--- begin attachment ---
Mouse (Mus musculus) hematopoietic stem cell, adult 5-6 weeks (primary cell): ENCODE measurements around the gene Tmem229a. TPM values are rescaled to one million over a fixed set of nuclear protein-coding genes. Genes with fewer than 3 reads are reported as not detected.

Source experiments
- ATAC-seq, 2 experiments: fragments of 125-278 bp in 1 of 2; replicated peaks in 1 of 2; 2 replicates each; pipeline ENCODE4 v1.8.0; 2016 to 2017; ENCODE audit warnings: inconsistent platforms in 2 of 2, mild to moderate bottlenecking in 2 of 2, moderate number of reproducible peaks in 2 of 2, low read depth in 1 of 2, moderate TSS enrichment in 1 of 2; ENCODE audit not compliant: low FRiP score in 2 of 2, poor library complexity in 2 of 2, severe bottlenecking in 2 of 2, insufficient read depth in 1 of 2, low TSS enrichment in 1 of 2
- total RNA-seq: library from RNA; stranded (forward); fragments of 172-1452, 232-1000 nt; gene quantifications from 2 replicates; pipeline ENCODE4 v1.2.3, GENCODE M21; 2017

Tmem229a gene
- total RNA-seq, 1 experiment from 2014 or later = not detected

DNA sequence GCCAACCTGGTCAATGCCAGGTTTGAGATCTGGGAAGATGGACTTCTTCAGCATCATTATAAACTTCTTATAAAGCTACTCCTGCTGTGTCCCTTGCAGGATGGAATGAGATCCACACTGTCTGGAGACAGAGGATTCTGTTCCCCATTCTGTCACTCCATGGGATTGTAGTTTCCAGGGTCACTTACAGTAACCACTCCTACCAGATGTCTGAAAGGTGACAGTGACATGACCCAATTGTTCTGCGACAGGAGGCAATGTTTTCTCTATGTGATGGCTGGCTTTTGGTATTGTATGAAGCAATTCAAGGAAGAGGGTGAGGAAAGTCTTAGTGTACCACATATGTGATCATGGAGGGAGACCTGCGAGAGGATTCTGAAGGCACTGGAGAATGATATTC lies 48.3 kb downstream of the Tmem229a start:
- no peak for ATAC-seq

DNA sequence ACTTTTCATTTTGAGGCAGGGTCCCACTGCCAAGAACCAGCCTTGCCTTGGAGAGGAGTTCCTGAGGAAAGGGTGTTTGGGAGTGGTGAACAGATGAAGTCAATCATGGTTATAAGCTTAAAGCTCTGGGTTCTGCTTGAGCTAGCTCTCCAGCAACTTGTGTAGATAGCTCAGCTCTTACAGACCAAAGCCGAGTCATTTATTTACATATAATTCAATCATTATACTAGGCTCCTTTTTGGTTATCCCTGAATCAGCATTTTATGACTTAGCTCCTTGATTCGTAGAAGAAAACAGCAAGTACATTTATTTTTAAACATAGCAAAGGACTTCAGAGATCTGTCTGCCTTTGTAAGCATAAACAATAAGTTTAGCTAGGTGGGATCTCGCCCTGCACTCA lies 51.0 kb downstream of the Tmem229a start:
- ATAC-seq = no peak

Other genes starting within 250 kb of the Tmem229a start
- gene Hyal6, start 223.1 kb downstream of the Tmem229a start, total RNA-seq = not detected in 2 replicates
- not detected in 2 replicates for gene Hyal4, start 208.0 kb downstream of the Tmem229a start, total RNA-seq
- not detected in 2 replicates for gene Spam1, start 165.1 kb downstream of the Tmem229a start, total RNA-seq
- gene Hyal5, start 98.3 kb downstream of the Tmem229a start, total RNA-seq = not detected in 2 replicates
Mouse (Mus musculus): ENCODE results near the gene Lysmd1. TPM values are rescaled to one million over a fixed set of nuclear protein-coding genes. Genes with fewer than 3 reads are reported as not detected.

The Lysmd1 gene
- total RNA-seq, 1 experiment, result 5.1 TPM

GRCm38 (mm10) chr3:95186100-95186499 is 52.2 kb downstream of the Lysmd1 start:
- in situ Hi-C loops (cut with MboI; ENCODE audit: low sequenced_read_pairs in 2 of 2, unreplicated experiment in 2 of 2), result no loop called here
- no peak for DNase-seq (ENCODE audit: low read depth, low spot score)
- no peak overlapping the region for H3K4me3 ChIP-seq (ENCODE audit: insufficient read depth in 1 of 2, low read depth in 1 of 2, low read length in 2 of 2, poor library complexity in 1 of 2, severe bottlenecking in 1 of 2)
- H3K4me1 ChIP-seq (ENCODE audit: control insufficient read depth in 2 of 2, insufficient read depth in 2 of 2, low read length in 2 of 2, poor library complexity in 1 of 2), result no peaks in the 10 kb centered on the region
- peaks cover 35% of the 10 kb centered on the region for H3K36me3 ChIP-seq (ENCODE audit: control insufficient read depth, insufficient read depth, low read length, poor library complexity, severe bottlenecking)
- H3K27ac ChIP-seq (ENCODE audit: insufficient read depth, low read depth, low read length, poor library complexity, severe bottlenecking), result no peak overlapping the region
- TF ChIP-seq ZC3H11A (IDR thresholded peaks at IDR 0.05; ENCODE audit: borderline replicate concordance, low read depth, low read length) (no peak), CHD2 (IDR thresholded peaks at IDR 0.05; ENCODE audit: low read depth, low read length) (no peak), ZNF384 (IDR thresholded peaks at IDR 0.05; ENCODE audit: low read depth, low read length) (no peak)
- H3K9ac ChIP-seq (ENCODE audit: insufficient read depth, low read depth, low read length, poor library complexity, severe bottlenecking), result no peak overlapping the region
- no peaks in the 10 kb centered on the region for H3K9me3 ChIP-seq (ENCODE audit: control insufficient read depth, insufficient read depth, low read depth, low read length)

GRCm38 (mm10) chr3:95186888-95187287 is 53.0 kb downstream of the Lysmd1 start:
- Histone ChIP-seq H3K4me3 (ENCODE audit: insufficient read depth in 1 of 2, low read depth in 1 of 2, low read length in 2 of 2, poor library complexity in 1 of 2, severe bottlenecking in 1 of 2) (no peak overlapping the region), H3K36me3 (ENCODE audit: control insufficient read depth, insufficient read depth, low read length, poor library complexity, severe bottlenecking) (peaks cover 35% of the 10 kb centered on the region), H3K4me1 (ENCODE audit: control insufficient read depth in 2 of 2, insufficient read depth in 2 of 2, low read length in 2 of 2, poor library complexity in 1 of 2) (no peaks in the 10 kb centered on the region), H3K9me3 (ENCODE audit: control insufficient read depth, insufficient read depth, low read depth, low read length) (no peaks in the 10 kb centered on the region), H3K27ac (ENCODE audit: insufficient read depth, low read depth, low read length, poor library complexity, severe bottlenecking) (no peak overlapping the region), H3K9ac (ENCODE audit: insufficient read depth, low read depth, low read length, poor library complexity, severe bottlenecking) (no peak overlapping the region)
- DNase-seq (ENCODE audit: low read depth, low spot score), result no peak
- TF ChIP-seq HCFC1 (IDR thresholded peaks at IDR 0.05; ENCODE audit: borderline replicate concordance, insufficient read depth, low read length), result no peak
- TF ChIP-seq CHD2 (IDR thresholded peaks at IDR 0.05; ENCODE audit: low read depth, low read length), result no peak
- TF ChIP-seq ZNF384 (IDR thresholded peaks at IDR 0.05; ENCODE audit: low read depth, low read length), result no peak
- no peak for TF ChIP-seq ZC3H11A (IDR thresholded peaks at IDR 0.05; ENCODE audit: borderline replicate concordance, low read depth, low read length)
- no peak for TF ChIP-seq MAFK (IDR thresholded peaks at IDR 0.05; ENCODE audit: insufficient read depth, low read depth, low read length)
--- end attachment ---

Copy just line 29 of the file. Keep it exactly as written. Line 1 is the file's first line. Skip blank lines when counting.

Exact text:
GRCm38 (mm10) chr3:95186888-95187287 is 53.0 kb downstream of the Lysmd1 start: